The Greatest Risk of All

By Melanie Lockwood Herman

“I’m only human
Of flesh and blood I’m made
Born to make mistakes”

Human, The Human League, © Universal Music Publishing Group, Kobalt Music Publishing Ltd., EMI Music Publishing.

Many leaders of leading nonprofits worry excessively about external threats: competing organizations, fickle institutional funders, increased government regulations, the unpredictable global economy, radical political changes, and the like. Yet the most serious threats to a nonprofit mission arise from the humanity of our workforce. After all, we’re only human. Avoiding conflict, burying mistakes and feeling apprehensive about risk-taking are familiar components of human DNA.

What’s the Risk of Being Human?

  • Conflict: When we ignore conflicting opinions or work styles at the board table or in the staff work room, we may rob our nonprofits of the contributions of creative leaders.
  • Mistakes: When we severely punish employees for their errors, we may inadvertently cause staff to bury their mistakes.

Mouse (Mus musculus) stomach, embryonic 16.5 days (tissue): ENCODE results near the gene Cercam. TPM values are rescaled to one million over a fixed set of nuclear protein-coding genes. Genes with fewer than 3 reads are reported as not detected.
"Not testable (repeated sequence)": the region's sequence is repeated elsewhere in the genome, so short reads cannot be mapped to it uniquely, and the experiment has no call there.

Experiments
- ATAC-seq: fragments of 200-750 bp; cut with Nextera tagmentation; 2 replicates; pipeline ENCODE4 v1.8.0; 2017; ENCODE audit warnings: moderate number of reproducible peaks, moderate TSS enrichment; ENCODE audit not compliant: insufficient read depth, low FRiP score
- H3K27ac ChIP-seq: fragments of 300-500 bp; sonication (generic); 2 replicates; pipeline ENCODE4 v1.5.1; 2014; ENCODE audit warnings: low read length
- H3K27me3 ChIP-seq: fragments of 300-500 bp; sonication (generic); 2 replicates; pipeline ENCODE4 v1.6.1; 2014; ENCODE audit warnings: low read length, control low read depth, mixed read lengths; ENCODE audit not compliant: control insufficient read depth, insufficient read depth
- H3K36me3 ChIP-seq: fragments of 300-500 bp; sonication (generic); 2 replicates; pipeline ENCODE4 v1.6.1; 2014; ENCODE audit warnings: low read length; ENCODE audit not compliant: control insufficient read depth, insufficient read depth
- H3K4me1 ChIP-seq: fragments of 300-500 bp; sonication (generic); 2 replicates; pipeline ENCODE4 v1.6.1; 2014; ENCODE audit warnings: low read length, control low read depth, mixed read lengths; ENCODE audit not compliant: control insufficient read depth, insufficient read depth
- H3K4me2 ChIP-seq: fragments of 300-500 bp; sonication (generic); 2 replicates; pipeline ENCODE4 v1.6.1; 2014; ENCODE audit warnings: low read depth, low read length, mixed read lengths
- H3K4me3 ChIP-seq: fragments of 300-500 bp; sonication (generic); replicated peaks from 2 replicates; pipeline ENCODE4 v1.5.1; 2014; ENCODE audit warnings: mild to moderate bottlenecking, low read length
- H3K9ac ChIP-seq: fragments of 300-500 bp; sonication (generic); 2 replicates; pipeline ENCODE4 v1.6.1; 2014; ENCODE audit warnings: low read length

• Risk Aversion: When we allow fear to extinguish proposed action that is risky, but potentially mission-advancing, we fail to leverage our reputation and assets.

Don’t Eliminate the Greatest Risk

If the greatest risk facing your nonprofit is its human DNA, how can you manage human nature? Here are a few strategies to consider:

  • Embrace Conflict: Identify examples of unresolved conflict in your nonprofit and reflect on the consequences. What toll has conflict avoidance taken on your mission? Have high-performing staff or volunteer leaders walked away in frustration? Acknowledge that conflict is normal. Instead of pretending that everyone agrees, dig deep to find the wisdom in disagreement. Applaud the team member who has the courage to say “I disagree, and here’s why,” when everyone else has voted “yes.”
  • Bring Mistakes to the Surface: Unearth mistakes and face them head on. Provide a comfortable space in which to step up and fess up to a mistake. Is that comfortable space consistent in the divisions, departments or functions of your nonprofit? How might you reward staff who bring errors, oversights or even wrongful assumptions to light?
  • Resolve to Take More Risk: How often is a creative idea dismissed as “too risky?” Instead of allowing gut reactions or protests from your risk manager to stifle creative ideas, reflect on ways to encourage and inspire risk-taking.

You can check out some of our articles exploring HR risk and reward:

Melanie Lockwood Herman is Executive Director of the Nonprofit Risk Management Center. She welcomes your comments about people and risk or your questions about the Center’s services at or 703.777.3504. The Center provides risk management resources at and offers custom consulting assistance to organizations unwilling to leave their missions to chance.